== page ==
During truncus arteriosis repair, the aorta and pulmonary artery are separated, creating a pathway for blood to travel from the right ventricle out to the lungs. The VSD and any other heart defects are repaired at the same time.

Before surgery, medicines can help keep the baby stable. In some cases, more than one operation is needed.

In some kids, cardiac catheterization can help fix areas narrowed by scar tissue. All children with truncus arteriosus need regular visits with their doctor to help prevent future complications.

Why Choose Norton Children’s Heart Institute

No other congenital heart surgery program in Kentucky, Ohio or Southern Indiana is rated higher by the Society of Thoracic Surgeons than the Norton Children’s Heart Institute Pediatric Cardiothoracic Surgery Program.

  • Norton Children’s Hospital has been a pioneer in pediatric cardiothoracic surgery, performing Kentucky’s first pediatric heart transplant in 1986 and becoming the second site in the United States to perform an infant heart transplant.
  • Our board-certified and fellowship-trained pediatric cardiovascular surgeons are leaders in the field as clinicians and researchers.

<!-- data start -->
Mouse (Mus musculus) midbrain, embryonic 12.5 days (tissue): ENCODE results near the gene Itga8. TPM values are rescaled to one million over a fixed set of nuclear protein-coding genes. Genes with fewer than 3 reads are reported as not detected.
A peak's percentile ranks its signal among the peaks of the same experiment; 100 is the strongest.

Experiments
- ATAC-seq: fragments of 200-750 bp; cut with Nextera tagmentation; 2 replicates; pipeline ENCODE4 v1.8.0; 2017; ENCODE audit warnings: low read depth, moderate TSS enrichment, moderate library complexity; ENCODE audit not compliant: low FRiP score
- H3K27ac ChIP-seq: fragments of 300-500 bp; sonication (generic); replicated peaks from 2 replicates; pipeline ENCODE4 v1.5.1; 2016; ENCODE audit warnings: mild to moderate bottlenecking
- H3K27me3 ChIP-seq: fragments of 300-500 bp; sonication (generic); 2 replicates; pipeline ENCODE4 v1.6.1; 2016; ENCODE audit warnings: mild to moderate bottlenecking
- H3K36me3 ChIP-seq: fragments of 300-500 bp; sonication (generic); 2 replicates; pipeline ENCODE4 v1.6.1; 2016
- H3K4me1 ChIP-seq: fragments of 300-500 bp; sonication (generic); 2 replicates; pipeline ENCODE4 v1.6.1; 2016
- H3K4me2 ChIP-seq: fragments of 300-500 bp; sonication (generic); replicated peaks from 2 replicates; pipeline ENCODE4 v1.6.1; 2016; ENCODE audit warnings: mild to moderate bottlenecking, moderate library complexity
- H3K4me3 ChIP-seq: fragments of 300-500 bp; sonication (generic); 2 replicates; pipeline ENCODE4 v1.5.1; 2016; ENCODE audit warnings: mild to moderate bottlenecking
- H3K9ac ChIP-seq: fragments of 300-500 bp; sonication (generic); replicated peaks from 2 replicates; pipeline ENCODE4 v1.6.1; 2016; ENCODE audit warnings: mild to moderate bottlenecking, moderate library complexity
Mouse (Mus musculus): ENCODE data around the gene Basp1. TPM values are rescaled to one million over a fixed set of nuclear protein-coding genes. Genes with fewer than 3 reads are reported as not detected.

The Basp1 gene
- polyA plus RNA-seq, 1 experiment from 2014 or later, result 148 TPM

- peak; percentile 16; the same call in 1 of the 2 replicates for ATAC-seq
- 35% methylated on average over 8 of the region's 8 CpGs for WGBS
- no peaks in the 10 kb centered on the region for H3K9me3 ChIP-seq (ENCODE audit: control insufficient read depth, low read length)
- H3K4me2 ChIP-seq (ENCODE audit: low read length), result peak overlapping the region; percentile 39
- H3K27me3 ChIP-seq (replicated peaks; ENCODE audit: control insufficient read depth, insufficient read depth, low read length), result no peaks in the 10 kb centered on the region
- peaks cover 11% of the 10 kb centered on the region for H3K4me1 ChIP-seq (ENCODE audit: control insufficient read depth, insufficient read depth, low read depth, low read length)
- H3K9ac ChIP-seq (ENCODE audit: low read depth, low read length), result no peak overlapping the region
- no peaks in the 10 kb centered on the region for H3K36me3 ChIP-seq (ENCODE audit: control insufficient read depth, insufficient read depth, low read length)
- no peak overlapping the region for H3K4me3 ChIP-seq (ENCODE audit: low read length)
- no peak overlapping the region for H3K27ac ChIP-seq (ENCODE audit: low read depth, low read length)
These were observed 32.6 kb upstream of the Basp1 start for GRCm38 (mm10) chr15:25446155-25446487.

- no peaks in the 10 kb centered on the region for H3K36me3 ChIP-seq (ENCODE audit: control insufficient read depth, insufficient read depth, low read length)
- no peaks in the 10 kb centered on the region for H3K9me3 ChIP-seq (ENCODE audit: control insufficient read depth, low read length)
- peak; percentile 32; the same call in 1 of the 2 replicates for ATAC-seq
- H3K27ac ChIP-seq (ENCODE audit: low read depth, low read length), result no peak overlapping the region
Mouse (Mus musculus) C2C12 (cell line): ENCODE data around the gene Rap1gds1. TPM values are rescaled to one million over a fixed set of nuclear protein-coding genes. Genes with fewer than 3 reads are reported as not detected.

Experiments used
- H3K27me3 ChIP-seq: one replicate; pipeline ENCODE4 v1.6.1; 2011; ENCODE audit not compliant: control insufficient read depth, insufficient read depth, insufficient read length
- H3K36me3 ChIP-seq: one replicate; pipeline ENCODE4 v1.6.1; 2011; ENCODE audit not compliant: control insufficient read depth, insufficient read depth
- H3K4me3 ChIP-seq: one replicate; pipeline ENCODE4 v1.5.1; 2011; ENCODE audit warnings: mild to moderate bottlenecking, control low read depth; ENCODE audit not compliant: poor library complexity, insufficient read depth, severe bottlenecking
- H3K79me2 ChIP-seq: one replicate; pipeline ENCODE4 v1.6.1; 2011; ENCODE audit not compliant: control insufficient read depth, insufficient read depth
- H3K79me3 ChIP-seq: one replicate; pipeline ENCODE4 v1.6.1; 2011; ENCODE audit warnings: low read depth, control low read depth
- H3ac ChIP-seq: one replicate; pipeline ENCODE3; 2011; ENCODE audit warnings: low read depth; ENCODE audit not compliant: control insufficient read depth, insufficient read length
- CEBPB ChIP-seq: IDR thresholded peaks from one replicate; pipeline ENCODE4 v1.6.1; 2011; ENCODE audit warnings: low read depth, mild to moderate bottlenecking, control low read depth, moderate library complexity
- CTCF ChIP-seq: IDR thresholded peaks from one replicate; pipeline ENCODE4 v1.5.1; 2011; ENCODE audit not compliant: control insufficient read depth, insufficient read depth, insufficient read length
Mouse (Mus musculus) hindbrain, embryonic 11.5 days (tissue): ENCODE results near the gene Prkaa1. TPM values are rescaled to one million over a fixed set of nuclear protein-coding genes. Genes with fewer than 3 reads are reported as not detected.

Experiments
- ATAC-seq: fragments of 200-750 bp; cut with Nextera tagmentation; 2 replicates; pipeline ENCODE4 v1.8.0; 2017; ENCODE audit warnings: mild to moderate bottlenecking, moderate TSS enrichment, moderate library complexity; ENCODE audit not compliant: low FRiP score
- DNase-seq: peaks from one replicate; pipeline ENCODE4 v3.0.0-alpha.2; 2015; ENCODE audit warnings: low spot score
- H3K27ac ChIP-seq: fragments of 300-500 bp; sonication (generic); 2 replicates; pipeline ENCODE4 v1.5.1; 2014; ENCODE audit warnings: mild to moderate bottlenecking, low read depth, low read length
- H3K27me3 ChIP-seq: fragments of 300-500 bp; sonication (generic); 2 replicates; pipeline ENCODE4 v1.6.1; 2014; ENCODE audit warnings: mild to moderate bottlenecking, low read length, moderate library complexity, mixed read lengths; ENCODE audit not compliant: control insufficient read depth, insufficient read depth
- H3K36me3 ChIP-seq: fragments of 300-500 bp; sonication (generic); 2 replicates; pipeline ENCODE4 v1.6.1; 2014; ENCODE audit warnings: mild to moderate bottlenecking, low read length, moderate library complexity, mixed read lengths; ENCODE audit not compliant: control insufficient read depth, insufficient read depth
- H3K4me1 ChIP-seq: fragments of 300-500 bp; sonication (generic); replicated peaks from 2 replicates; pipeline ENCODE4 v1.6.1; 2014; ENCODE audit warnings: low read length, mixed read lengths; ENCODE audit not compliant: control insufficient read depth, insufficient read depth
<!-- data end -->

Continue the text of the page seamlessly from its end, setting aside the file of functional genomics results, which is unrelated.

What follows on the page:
• More than 5,000 children a year visit Norton Children’s Heart Institute, affiliated with the UofL School of Medicine, for advanced heart care.
  • Norton Children’s Heart Institute successfully performs more than 17,500 procedures a year.
  • The Society of Thoracic Surgeons rated Norton Children’s Heart Institute among the best in the region after studying years of our patients’ outcomes and our ability to treat a range of pediatric heart conditions, including the most severe.
  • Norton Children’s Heart Institute has satellite outpatient offices in Ashland, Bowling Green, Campbellsville, Elizabethtown, Frankfort, London, Madisonville, Murray, Owensboro, Paducah and Shepherdsville in Kentucky; as well as Corydon, Jasper, Madison and Scottsburg in Indiana; 28 tele-echocardiography locations in Kentucky and Southern Indiana; and six fetal echocardiography locations across Kentucky.
  • The American Board of Thoracic Surgery has awarded the cardiothoracic surgeons at Norton Children’s Hospital with subspecialty certification in congenital heart surgery.
  • The Jennifer Lawrence Cardiac Intensive Care Unit (CICU) is the largest dedicated CICU in Kentucky, equipped with 17 private rooms and the newest technology available for heart care.
  • Our multidisciplinary approach to pediatric heart surgery brings together our specialists in cardiothoracic surgery, cardiology, anesthesiology, cardiac critical care and other areas to create a complete care plan tailored for your child.
Heart – 2929

Norton Children’s Heart Institute

Call for an appointment

(502) 629-2929

Western Kentucky babies get state-of-the-art technology for detecting fetal heart anomalies

Doctors have a new way to detect heart and other conditions in Western Kentucky babies even before they’re born. Norton Children’s Maternal-Fetal Medicine, on the campus of Med Center Health, Bowling Green, Kentucky, recently installed […]